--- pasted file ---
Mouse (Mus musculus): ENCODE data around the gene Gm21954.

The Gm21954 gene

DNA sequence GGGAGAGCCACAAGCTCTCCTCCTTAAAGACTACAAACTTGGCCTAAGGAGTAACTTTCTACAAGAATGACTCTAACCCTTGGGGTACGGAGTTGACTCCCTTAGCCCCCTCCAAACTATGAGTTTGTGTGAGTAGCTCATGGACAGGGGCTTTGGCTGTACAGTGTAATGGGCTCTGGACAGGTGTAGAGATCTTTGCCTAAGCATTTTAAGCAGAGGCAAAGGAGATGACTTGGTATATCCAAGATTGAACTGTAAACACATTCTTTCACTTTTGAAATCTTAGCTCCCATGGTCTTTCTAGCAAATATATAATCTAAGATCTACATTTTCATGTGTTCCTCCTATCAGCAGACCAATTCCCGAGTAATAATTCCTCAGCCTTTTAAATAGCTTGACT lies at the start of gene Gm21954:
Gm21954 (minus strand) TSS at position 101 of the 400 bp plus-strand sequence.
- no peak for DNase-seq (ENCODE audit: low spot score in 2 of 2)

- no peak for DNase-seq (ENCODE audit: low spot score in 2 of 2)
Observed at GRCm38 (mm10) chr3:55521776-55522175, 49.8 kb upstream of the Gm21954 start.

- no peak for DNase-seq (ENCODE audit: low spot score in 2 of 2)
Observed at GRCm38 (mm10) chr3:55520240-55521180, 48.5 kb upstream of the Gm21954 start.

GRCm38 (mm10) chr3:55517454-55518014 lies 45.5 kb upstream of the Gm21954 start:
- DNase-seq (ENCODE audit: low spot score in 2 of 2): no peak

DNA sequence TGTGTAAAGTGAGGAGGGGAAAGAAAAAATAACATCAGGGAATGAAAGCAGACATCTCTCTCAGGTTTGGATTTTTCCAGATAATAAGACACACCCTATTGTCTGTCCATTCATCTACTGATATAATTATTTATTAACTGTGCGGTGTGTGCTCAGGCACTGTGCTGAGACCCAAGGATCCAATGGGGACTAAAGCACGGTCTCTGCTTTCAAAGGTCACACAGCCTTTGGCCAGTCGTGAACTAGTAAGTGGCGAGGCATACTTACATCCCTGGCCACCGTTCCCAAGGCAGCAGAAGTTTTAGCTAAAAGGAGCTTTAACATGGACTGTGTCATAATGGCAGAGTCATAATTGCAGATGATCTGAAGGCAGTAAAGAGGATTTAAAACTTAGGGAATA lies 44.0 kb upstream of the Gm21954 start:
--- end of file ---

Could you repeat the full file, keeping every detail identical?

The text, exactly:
Mouse (Mus musculus): ENCODE data around the gene Gm21954.

The Gm21954 gene

DNA sequence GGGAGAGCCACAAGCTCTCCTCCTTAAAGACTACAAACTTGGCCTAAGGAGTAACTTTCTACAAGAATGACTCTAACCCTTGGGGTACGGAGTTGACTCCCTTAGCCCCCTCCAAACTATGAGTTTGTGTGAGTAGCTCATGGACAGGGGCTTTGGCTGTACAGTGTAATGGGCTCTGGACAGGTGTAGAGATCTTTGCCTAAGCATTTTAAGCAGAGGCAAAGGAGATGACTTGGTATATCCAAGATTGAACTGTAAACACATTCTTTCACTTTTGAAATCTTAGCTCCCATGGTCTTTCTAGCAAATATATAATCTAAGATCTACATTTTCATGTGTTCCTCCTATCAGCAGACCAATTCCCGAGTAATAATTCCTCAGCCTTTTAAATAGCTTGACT lies at the start of gene Gm21954:
Gm21954 (minus strand) TSS at position 101 of the 400 bp plus-strand sequence.
- no peak for DNase-seq (ENCODE audit: low spot score in 2 of 2)

- no peak for DNase-seq (ENCODE audit: low spot score in 2 of 2)
Observed at GRCm38 (mm10) chr3:55521776-55522175, 49.8 kb upstream of the Gm21954 start.

- no peak for DNase-seq (ENCODE audit: low spot score in 2 of 2)
Observed at GRCm38 (mm10) chr3:55520240-55521180, 48.5 kb upstream of the Gm21954 start.

GRCm38 (mm10) chr3:55517454-55518014 lies 45.5 kb upstream of the Gm21954 start:
- DNase-seq (ENCODE audit: low spot score in 2 of 2): no peak

DNA sequence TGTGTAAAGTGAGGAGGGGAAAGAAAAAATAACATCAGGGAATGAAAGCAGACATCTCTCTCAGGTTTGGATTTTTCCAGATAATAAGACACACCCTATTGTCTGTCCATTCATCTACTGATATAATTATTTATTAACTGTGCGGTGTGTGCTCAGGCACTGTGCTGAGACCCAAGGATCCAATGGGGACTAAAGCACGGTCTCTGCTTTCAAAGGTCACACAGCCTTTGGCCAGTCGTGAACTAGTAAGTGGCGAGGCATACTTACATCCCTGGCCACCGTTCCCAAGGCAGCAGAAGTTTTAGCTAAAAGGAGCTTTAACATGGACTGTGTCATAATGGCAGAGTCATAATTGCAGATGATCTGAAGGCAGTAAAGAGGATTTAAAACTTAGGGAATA lies 44.0 kb upstream of the Gm21954 start: